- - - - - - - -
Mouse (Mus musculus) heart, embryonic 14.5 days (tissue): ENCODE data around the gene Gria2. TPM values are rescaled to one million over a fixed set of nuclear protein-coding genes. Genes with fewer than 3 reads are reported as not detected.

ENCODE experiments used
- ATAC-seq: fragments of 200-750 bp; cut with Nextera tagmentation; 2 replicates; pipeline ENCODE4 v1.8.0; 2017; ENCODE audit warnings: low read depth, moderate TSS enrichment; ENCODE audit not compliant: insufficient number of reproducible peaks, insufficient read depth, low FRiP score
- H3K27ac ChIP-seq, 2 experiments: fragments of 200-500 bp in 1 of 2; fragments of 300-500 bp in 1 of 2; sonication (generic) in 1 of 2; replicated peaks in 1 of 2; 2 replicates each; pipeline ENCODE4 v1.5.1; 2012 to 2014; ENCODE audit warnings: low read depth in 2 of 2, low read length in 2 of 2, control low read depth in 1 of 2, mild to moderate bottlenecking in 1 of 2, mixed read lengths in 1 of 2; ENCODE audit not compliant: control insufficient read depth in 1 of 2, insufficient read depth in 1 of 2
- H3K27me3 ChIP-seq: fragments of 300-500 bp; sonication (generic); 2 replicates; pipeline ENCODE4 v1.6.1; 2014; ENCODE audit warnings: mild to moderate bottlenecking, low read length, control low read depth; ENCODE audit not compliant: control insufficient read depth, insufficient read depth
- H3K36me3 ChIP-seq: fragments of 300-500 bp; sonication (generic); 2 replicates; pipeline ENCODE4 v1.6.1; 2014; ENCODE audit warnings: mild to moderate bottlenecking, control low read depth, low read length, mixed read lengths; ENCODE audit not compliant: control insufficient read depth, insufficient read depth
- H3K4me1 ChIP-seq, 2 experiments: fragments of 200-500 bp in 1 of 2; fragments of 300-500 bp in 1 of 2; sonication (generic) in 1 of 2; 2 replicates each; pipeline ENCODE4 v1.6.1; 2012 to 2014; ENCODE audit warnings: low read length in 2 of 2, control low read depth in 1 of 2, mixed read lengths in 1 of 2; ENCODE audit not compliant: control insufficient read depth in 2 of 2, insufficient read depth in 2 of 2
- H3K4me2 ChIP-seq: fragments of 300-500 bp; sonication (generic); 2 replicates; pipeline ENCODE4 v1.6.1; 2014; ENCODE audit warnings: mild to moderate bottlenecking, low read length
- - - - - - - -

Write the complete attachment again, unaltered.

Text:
Mouse (Mus musculus) heart, embryonic 14.5 days (tissue): ENCODE data around the gene Gria2. TPM values are rescaled to one million over a fixed set of nuclear protein-coding genes. Genes with fewer than 3 reads are reported as not detected.

ENCODE experiments used
- ATAC-seq: fragments of 200-750 bp; cut with Nextera tagmentation; 2 replicates; pipeline ENCODE4 v1.8.0; 2017; ENCODE audit warnings: low read depth, moderate TSS enrichment; ENCODE audit not compliant: insufficient number of reproducible peaks, insufficient read depth, low FRiP score
- H3K27ac ChIP-seq, 2 experiments: fragments of 200-500 bp in 1 of 2; fragments of 300-500 bp in 1 of 2; sonication (generic) in 1 of 2; replicated peaks in 1 of 2; 2 replicates each; pipeline ENCODE4 v1.5.1; 2012 to 2014; ENCODE audit warnings: low read depth in 2 of 2, low read length in 2 of 2, control low read depth in 1 of 2, mild to moderate bottlenecking in 1 of 2, mixed read lengths in 1 of 2; ENCODE audit not compliant: control insufficient read depth in 1 of 2, insufficient read depth in 1 of 2
- H3K27me3 ChIP-seq: fragments of 300-500 bp; sonication (generic); 2 replicates; pipeline ENCODE4 v1.6.1; 2014; ENCODE audit warnings: mild to moderate bottlenecking, low read length, control low read depth; ENCODE audit not compliant: control insufficient read depth, insufficient read depth
- H3K36me3 ChIP-seq: fragments of 300-500 bp; sonication (generic); 2 replicates; pipeline ENCODE4 v1.6.1; 2014; ENCODE audit warnings: mild to moderate bottlenecking, control low read depth, low read length, mixed read lengths; ENCODE audit not compliant: control insufficient read depth, insufficient read depth
- H3K4me1 ChIP-seq, 2 experiments: fragments of 200-500 bp in 1 of 2; fragments of 300-500 bp in 1 of 2; sonication (generic) in 1 of 2; 2 replicates each; pipeline ENCODE4 v1.6.1; 2012 to 2014; ENCODE audit warnings: low read length in 2 of 2, control low read depth in 1 of 2, mixed read lengths in 1 of 2; ENCODE audit not compliant: control insufficient read depth in 2 of 2, insufficient read depth in 2 of 2
- H3K4me2 ChIP-seq: fragments of 300-500 bp; sonication (generic); 2 replicates; pipeline ENCODE4 v1.6.1; 2014; ENCODE audit warnings: mild to moderate bottlenecking, low read length